(In the locked ward of the Morpeth asylum)
The only Sectioned patient banged up in here
There’s some who’d question my voice of reason
Just like it’s questioned why I don’t hear voices
In an environment where discourse (with carpet patterns, wall cracks and light bulbs)
is open season.
Observed like my head is a goldfish bowl
When what’s left in it’s not overly electric shocked and cloudy
I observe, as the inmates anticipate visiting-hour
That the atmosphere in here goes rowdy.
And I marvel how the medical-staff seem to fail to note
What also eludes the asylum’s Chief-Inquisitor:
That there’s many a patient shut away in here
Who came in saner than many a visitor
Who parade through the corridors wrapped in outward-concern
And inward resolution
To keep Tina and Martha and Mary and Bern
In the dungeons of this institution.
Last year my friend Betty came onto the ward
Battered and bruised by Mr Calm
Who’d blackened both eyes and split both lips
And done God knows what to her arm.
She barely could see when I took her in some tea
But I soon got Betty to smile
‘This’ll put hairs on yer chest’ I said ‘and you’ll soon be jumpin’ out of bed;’
‘Aye lamb,’ she replied ‘if it means drinking THIS STUFF I’ll soon be running a mile!’
By the time of Betty’s discharge, with all bruises faded
She’d a positive new constitution
Unaware that when she got home and Mr Calm had her alone
He would execute his own final solution:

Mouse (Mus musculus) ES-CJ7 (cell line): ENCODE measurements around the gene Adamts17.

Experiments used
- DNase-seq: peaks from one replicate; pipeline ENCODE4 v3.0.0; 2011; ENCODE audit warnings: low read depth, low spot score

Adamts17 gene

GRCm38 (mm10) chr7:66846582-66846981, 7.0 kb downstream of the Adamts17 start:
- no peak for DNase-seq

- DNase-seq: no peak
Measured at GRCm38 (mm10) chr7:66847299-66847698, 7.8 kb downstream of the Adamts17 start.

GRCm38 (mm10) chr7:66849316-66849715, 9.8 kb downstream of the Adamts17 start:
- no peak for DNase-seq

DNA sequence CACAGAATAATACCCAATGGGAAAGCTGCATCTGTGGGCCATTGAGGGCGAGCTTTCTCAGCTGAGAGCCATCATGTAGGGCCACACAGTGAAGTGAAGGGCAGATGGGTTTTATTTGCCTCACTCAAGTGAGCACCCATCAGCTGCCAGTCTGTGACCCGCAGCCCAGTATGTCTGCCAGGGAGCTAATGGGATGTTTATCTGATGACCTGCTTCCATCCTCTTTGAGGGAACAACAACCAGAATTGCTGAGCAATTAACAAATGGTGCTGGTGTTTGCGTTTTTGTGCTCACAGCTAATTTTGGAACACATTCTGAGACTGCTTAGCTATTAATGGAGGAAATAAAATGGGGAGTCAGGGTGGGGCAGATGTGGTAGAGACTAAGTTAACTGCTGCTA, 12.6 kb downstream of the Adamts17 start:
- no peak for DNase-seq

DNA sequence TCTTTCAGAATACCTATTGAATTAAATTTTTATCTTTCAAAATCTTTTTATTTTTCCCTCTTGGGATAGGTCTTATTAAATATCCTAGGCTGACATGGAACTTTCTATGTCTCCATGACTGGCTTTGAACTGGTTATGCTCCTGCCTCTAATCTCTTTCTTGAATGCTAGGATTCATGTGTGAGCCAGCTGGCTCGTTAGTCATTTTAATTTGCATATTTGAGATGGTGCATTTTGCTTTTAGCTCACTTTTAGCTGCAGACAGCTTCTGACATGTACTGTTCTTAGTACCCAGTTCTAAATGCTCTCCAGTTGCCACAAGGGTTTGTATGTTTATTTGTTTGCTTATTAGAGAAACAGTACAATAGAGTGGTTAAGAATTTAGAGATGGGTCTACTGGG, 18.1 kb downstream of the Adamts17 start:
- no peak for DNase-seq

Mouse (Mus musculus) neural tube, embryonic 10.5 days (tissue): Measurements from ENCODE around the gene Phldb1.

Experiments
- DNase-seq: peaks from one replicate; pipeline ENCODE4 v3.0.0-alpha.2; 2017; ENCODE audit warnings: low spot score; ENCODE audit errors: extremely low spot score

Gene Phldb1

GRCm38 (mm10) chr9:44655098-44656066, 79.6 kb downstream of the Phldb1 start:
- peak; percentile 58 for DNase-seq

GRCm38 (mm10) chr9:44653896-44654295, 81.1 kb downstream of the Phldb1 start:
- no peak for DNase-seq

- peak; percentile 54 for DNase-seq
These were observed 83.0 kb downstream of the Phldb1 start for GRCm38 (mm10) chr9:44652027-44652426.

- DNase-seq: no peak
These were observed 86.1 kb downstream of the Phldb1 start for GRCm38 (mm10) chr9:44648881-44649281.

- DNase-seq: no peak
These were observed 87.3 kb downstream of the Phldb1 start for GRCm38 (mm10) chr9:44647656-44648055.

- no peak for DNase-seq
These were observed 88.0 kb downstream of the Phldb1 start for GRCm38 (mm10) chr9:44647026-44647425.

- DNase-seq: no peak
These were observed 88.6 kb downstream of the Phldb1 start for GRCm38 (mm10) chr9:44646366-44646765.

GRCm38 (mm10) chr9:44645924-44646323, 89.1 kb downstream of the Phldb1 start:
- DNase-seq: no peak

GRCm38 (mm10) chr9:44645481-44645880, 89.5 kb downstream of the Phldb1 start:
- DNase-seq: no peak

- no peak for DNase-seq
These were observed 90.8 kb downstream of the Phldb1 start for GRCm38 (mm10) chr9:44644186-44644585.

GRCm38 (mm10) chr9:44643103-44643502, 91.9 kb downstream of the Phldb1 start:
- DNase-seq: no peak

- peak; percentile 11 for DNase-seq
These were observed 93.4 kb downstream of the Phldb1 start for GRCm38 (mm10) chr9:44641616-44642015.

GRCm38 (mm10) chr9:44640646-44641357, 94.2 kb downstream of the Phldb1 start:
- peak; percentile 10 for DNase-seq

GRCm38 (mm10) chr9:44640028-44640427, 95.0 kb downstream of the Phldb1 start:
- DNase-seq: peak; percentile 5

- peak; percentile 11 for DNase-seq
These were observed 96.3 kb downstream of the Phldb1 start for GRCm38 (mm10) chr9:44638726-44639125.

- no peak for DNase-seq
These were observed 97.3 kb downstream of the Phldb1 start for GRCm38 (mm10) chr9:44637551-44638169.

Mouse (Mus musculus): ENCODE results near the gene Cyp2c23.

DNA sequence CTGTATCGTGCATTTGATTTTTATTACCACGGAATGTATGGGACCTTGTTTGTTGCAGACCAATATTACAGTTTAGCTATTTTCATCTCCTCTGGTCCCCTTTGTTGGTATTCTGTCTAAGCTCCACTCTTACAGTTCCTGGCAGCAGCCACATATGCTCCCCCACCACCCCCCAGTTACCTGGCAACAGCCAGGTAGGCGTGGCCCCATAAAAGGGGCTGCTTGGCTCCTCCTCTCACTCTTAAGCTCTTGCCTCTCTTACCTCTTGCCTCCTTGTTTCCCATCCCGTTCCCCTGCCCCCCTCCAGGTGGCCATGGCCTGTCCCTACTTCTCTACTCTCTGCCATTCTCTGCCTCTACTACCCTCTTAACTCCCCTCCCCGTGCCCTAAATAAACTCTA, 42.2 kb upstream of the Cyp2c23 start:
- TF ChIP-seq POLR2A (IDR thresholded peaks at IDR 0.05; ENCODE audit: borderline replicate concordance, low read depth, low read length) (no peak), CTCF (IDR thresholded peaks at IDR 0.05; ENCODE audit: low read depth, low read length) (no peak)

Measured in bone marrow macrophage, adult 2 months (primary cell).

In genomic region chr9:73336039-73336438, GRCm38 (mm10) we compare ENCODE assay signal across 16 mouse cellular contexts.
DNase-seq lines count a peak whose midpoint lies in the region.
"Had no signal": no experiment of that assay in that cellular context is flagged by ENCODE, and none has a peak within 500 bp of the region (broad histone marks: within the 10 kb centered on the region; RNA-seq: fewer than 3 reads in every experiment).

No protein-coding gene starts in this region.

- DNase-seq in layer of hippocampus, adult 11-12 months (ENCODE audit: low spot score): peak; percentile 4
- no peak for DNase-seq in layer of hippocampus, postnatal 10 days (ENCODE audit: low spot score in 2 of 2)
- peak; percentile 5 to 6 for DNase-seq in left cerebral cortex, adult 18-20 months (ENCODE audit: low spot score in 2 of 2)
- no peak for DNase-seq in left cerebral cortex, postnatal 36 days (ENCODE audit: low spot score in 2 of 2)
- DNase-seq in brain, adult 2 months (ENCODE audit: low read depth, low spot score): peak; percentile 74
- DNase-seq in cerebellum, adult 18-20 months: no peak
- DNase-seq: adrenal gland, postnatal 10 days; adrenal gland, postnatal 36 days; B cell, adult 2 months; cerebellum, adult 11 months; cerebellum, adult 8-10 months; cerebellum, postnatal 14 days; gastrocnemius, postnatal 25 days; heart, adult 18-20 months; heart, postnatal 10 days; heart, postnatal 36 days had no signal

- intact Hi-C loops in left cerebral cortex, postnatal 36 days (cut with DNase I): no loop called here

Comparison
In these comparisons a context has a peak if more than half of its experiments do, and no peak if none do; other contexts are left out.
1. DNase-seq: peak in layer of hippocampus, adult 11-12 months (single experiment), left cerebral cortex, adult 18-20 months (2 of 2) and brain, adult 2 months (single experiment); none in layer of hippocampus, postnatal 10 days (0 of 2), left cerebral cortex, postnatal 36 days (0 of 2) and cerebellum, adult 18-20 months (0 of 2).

Not by killing her himself
For that would be impolite
Just calmly making her to kill her self
In the middle of her homecoming night!
Today St Theresa ‘of the roses’ came onto the ward
Singing sporadic lines of ‘Morning Has Broken’
When what’s breaking is her heart , for her world that’s come apart
Yet her true angst with God remains unspoken.
Yvonne got discharged back to the marital abyss
And her funeral’s at two tomorrow
Her parting bright smile and ebullient bliss
Is a memory that shall always cause me sorrow!
And here amid this Hall of Fame, among the infamous
And the plain unknown-quantity
Our new Saint prays by her bed, oblivious our last St Joan’s dead
While Jesus the Junkie screams in the Men’s Ward for a fix and sanctity.
When morning breaks I think of absent friends
Who’d been to me like playmates, and like mother..
Only to learn Mary’d kept pills and a plastic-bag out of sight
And losing two best friends, I have now lost another!
And with no last-evening hint of why, or her last goodbye
I set out the Locked-Ward’s breakfast tables
And position the butter and bread and notice of ‘nil-by-mouth-to-be-fed’
And study diabetic marmalade labels.
And amid the cacophony of sounds, like feeding time at the zoo
I stir tears into my morning tea
And observe Martha licking her porridge-bowl clean and putting it on her head like
And that Connie’s complaining vociferously about me.
‘There, you’ll not have to wash that now, Beth!’
‘Thank you Martha my sweetie.’
‘All-Bran is not a lot to ask, Beth!’
‘Sorry Connie, I don’t order in supplies. I’m only one of you lot..’
‘Hey YOU! Why’ve I gorra plastic knife?’
‘The mind boggles Kathleen, you tell me? I only followed Charge-Nurse’s instructions.’
.. All to the edifying accompaniment of St Theresa’s:
‘MORNING HAS BROKEN.......’